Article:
Don’t Rain on Scrappy’s Parade

Here, swiped from a recent Hake’s auction, is a spread from the 1932-1933 Columbia Yearbook–an amazing, amazingly-illustrated book promoting the studio’s releases. Right behind Columbia herself is an alarmingly fuzzy, spats-wearing Mickey Mouse; Scrappy, Yippy, and Krazy Kat are trailing behind. Which was logical enough given that the mouse was unquestionably the biggest cartoon star whose films were released by Columbia. (I’m not even going to comment on the other characters in the parade–no, not even the topless cannibal lady.)


But in 1932–after the yearbook was released, I’m guessing–Disney left Columbia for United Artists. (Columbia retained rights to the Disney films it had released already.) And the 1933-1934 Columbia Yearbook has a rather similar spread–but with Scrappy and Yippy promoted to the head of the parade, Krazy in close proximity, and Mickey trudging along in the middle of the pack.

This must be one of the few pieces of promotional art in animation history to show Mickey as an also-ran. And you can kind of see why Columbia would want to do that, given that A) it was still releasing old Mickey Mouse cartoons, but B) it certainly didn’t want to make Mickey Mouse out to be a bigger cartoon celebrity than Scrappy or Krazy.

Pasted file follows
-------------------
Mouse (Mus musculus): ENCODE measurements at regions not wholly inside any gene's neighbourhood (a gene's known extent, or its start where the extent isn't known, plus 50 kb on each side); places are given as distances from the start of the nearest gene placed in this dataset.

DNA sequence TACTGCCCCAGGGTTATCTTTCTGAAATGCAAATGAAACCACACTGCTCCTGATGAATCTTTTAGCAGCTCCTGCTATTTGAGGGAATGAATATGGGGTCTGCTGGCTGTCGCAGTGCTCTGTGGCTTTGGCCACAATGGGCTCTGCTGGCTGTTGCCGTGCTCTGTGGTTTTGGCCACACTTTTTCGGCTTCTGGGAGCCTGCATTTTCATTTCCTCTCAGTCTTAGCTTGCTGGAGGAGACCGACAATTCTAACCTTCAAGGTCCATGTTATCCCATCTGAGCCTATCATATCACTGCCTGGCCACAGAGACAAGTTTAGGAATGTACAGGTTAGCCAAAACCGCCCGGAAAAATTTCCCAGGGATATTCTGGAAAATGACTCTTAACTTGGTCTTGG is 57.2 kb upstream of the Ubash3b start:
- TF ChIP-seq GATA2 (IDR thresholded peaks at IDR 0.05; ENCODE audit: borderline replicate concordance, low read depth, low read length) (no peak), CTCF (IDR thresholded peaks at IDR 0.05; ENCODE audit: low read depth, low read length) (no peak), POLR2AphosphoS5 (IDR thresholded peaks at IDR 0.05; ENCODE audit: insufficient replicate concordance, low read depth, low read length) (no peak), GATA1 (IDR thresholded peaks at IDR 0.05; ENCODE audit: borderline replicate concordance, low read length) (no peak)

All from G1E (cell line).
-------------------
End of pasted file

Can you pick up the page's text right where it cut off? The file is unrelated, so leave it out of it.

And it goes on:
One also wonders whether Miss Columbia’s flag–with the reference to the studio still leading the world in short features–is a defensive reference to Disney’s defection. Here’s that art, also from the Hake’s auction.


By 1935, Mickey was absent altogether from the Columbia Yearbook–but Scrappy and Krazy, of course, remained. That Columbia Yearbook I actually own. And I’ll show it in an upcoming post…

Bogie and Scrappy: The Inevitable Teamup

So it’s come to this: I’m no longer the most enterprising Scrappy scholar in my own family. Once again, my sister–with the able assistance of my brother-in-law–has made an astonishing discovery. Namely, an appearance by Scrappy (and Margy, and Yippy) in a Humphrey Bogart picture.

The film in question is 1942’s All Through the Night, and it’s got an all-star cast: Bogie is joined by Peter Lorre, Conrad Veidt, William “You kids get out of my kitchen” Demarest, Phil Silvers, Jane Darwell, Jackie Gleason, and others. The plot involves Damon Runyonesque types and Nazis; Bogie, playing “Gloves Donahue,” has suffered the assassination of the baker of his favorite cheesecake and has been framed for (another) murder himself. Amazing stills after the jump….

Continue reading “Bogie and Scrappy: The Inevitable Teamup”